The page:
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Let $[X,S^3]$ be the set of homotopy classes of maps from the pointed CW complex X to the pointed 3-sphere. The group structure on S^3 endows this set with a group structure. Is this group ever noncommutative?

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1 Answer 1

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Yes, by Yoneda's lemma. To generalize a bit, you have a group object $G$ in some category with finite products, and you ask whether the functor it represents is pointwise abelian. This is the same as asking whether two natural transformations $[-,G\times G]=[-,G]\times[-,G]\to[-,G]$ are equal (one being $(f,g)\mapsto f\cdot g$ and the other being $(f,g)\mapsto g\cdot f$). By Yoneda, this is this case iff the representing maps $G\times G\to G$ are equal. That is, the group $[X,G]$ is always abelian iff the multiplication map on $G$ is itself commutative. In the case of $G=S^3$ in the homotopy category of spaces, the group operation is not (homotopy-)commutative, though I don't know an easy proof of that off the top of my head.

If you want an explicit example of an $X$ that makes $[X,G]$ nonabelian, you just have to unravel the proof of Yoneda's lemma. That means you set $X=G\times G$ and consider the identity map $G\times G\to G\times G$, which corresponds the two projection maps $p_0,p_1\in[G\times G,G]$ when you identify $[G\times G,G\times G]=[G\times G,G]\times [G\times G,G]$. So in your case, the group $[S^3\times S^3, S^3]$ is nonabelian, and in particular the two projection maps do not commute.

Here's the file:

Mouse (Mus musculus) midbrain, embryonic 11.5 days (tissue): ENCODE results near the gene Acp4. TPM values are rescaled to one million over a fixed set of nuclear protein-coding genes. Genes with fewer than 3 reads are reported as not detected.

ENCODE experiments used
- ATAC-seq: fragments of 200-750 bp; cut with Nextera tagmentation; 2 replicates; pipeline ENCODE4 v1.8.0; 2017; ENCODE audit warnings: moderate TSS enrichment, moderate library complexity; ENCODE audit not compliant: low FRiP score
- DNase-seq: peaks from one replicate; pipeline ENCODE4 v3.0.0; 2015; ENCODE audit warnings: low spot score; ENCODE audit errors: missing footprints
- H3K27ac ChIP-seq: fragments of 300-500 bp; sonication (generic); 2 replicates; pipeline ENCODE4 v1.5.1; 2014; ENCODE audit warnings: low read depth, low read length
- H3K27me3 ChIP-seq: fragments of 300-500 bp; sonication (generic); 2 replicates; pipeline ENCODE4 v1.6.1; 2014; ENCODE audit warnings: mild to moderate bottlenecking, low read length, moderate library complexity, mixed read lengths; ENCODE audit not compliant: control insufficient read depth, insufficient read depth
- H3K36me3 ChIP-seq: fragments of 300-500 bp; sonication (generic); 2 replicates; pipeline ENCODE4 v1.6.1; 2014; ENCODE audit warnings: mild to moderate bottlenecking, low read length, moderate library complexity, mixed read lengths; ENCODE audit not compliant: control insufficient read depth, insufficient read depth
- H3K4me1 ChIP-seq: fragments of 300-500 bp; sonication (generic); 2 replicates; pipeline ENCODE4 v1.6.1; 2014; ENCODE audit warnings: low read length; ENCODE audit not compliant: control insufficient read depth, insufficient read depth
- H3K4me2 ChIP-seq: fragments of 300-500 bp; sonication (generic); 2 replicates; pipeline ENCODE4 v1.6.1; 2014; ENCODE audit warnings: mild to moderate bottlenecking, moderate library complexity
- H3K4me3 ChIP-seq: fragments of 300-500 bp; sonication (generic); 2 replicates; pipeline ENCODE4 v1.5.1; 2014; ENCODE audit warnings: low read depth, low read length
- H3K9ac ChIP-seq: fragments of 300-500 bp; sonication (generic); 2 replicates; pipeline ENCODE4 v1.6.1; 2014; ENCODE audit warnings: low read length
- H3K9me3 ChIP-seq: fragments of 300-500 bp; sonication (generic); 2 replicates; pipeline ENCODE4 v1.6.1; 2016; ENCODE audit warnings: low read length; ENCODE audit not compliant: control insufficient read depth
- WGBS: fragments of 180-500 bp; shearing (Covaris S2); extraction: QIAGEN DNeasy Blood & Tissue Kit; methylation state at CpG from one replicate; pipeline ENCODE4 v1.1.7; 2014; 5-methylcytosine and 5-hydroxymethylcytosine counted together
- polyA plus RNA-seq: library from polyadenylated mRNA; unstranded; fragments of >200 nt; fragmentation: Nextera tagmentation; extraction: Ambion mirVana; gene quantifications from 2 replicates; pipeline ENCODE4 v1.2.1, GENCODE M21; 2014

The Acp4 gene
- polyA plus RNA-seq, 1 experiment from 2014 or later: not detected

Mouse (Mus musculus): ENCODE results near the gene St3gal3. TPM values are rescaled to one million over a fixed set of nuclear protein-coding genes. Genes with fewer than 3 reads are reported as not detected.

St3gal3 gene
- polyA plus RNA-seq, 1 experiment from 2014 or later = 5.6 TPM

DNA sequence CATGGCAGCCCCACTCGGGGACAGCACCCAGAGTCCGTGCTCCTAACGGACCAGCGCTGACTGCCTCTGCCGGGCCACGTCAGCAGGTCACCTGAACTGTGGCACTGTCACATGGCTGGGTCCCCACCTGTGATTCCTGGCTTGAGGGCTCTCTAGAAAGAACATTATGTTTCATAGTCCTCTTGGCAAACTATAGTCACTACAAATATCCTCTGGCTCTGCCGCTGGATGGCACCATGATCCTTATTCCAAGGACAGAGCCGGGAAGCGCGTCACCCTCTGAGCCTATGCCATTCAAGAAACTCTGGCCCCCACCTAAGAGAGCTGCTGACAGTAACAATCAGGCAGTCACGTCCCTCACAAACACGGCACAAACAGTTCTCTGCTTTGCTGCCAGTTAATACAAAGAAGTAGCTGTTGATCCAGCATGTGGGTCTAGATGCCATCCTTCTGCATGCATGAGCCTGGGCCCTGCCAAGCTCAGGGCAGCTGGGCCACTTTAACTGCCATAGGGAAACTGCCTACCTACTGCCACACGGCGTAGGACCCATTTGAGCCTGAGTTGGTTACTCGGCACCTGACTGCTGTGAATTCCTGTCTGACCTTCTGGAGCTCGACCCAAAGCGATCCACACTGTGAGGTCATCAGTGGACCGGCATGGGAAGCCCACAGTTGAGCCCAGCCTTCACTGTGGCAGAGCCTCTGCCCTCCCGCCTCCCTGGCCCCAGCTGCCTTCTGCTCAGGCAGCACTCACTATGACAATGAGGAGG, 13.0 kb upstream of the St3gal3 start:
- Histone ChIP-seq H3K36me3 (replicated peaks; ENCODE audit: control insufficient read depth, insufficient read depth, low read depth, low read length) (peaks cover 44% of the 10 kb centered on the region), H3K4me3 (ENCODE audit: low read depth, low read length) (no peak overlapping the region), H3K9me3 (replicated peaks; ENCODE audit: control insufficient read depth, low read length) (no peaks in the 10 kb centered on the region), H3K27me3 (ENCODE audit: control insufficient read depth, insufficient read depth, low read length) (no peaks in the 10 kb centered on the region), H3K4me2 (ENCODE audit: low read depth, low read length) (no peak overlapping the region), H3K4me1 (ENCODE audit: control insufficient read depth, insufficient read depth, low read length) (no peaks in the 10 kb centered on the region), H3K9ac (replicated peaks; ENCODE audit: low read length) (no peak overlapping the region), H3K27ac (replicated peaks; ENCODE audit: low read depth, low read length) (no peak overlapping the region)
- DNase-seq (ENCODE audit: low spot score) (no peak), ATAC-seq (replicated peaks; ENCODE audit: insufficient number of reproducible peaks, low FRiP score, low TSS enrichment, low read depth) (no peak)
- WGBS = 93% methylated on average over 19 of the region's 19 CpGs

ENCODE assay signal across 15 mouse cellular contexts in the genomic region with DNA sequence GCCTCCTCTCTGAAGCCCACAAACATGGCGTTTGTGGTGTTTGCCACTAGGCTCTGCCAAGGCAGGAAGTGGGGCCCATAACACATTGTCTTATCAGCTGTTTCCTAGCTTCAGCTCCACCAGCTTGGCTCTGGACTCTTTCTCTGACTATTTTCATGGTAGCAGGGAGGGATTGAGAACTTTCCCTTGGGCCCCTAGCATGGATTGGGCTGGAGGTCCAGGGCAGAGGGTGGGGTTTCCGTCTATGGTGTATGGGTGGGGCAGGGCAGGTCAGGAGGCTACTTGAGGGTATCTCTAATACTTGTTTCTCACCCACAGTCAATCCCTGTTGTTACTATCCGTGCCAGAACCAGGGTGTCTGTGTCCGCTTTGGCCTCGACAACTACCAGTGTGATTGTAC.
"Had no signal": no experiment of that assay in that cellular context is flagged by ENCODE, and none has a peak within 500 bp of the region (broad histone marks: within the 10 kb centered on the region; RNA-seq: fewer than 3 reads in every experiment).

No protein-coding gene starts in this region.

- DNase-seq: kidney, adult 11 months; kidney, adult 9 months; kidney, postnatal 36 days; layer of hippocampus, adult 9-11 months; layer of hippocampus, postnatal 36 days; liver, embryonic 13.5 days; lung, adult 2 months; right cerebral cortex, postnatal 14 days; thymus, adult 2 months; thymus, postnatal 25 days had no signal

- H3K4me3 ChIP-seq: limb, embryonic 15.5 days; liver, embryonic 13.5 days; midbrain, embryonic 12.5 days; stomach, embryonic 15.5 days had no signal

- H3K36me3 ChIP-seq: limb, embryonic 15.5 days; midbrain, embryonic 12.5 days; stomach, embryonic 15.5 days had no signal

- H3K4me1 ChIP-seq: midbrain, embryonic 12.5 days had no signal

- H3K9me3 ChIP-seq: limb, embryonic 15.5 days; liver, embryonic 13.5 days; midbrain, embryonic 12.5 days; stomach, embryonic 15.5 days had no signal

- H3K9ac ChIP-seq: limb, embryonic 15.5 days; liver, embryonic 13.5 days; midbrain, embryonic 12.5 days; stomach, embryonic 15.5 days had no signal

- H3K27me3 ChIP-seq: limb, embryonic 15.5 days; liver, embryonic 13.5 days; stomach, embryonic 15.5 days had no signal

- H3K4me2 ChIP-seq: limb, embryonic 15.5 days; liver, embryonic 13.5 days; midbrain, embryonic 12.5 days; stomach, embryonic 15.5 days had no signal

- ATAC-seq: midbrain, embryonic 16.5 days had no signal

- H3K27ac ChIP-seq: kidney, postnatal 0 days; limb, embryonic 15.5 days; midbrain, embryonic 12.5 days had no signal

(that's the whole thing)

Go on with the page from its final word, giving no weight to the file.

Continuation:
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Eric, if $[S^3 \times S^3,S^3]$ is a noncommutative group, which noncommutative group is it? (It looks like an extension of a subgroup of $[S^3$ wedge $S^3,S^3] = \mathbf{Z}+\mathbf{Z}$ by a quotient of $\pi_1([S^5,S^3]) = \mathbf{Z}/12$ to me.) Which element is $gh$ and which element is $hg$? –  ya-tayr Mar 14 at 2:56
That's a great question that I hope someone else can answer! –  Eric Wofsey Mar 14 at 2:57
That $S^3$ is not homotopy commutative was apparently proved in [Samelson,H.,"Groups and wpaces of loops, Comm.Math.Helv.,28,278-87 (1954)] –  Mariano Suárez-Alvarez Mar 14 at 5:22
@SpecialUnit2, why a subgroup of $Z\oplus Z$ and not the whole thing, and why a quotient of $Z/12$ and not the group itself? –  Mariano Suárez-Alvarez Mar 14 at 5:52
@MarianoSuárez-Alvarez, he was considering a certain long exact sequence from which it was not a priori clear that the corresponding maps are surjective and injective. They are, however, consider my answer to mathoverflow.net/questions/160297/… –  Achim Krause Mar 14 at 6:57

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